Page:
Writing Conferences

I’ve been asked what a first-timer (or second or third timer) can expect from a writing conference. Here are my two cents.
Writing Tip for Today: If you stick with writing long enough you’re sure to be encouraged to attend a writing conference. While a large portion of your decision to attend one hinges on your financial health, there are other considerations. What can you expect at a good conference?

  • Consider Your Needs. The best conference for you depends on where your writing is at. If you need guidance in writing skills, you’ll want a conference which doesn’t necessarily tout the biggest names, but which has smaller workshop sizes or the ability to get one-on-one tutoring. If you have a completed manuscript (for novels this is a must, for some nonfiction a proposal + sample chapters may suffice), you may be ready to “pitch” your project. In that case, a large regional conference that draws well-known authors and top literary agents and editors is a better bet. You’ll pay extra for the pitching privilege, but if your work is truly ready to go, it’s worth it.
  • Practice Being Overwhelmed. I tell my students to (as they are able) try out a conference just for the experience, not to focus solely on selling their work the first year. Even medium-sized conferences can be overwhelming. Many workshops, many speeches, all sorts of writers plying their wares–a first conference can be exhausting and confusing. Good conferences often offer “first-timer buddies” or more experienced attendees to help the newbies navigate the conference.
  • Volunteer! If money is a problem you can often defray some of the costs by applying for a partial scholarship or by volunteering. Jobs may include seeing that instructors get their copied handouts to being an all-round gofer.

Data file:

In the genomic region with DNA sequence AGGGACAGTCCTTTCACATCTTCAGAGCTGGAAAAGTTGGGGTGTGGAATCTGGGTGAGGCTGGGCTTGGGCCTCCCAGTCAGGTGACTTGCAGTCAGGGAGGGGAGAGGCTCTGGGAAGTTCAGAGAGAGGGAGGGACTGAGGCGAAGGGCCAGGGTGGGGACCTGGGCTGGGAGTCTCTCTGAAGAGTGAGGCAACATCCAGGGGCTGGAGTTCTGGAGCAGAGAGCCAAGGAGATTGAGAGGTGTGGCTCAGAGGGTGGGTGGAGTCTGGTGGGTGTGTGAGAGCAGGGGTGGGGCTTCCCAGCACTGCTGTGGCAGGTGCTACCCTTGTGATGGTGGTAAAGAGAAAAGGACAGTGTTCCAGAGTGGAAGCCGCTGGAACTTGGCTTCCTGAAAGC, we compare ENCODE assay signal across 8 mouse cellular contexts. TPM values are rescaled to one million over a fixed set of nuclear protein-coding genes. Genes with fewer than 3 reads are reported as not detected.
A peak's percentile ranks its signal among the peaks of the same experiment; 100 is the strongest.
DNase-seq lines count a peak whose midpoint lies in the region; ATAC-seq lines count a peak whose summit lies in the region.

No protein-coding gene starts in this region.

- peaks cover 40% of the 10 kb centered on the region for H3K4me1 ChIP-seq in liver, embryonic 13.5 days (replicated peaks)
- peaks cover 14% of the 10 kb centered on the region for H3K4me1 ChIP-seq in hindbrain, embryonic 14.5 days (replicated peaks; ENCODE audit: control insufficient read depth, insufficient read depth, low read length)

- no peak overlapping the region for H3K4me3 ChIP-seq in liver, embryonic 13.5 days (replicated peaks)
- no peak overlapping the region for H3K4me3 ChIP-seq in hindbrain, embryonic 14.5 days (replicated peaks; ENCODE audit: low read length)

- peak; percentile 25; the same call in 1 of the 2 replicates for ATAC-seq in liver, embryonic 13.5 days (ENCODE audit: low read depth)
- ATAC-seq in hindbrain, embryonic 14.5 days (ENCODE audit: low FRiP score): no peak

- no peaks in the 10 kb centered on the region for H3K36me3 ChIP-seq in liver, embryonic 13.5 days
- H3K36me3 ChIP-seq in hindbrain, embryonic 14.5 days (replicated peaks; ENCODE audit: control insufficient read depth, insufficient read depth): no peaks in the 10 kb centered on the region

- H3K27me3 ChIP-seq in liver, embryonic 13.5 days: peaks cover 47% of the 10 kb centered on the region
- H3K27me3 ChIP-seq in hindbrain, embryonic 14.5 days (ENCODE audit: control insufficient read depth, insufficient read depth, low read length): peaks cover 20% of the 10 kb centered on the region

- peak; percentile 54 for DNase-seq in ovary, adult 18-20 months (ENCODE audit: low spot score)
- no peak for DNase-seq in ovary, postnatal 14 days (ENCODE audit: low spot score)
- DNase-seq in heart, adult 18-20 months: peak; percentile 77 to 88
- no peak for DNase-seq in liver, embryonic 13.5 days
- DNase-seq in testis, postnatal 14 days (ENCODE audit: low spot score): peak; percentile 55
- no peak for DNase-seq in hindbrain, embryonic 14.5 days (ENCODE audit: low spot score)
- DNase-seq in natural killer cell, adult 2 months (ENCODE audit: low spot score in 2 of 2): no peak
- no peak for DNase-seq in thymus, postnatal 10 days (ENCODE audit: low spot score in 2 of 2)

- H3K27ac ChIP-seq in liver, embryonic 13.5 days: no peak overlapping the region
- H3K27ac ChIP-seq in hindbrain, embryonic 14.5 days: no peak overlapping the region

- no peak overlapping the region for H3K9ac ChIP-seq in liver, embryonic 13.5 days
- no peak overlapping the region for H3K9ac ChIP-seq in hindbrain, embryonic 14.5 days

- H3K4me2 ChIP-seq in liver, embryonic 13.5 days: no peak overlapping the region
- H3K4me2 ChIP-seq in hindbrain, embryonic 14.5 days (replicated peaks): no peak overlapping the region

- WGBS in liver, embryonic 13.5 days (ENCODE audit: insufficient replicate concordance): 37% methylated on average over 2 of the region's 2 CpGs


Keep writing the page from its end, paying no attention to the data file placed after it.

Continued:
• The Book Is In the Trunk. Almost all agents don’t want you to shove your pages into their hands, and experienced conferees don’t carry theirs around. But, if you happen to get the golden ticket and an editor or agent wants to see your manuscript right now, you can bring along your first 50 pp. but keep them in your hotel room or the trunk of the car.
  • Network! At most conferences, the most important facet is building relationships. Get to know other authors in your genre, chat up (don’t hard sell) agents at the Meet & Greet or the elevator. Network, but don’t be obnoxious. No pitching in the bathroom stall–this is an urban myth that makes agents want to run and hide. Treat them as you would want to be treated. Take advantage of any “Pitch Practice” the conference offers.
  • Fun! Most of all, don’t forget to have fun. It’s really expensive fun, but if you are too serious, you’ll probably damage your chances at connecting with that agent anyway. So go ahead and laugh, imbibe responsibly and view a writing conference as another lesson in writing.

About Linda S. Clare

I'm an author, speaker, writing coach and mentor. I teach both fiction and nonfiction writing at Lane Community College and in the doctoral program as expert writing advisor for George Fox University. I love helping writers improve their craft and I'm both an avid reader and writer of stories about those with wounded hearts.

3 comments on “Writing Conferences

  1. Wish I were going this year! OCW is blessed to have you both! I like what you said Linda about keeping a copy of some of your MS handy just in case. That did happen to me that an editor asked me to read some of mine at a group pitch session. I did happen to have the first few chapters in my briefcase! Great advice and if anyone is looking for a conference next spring here is our website:

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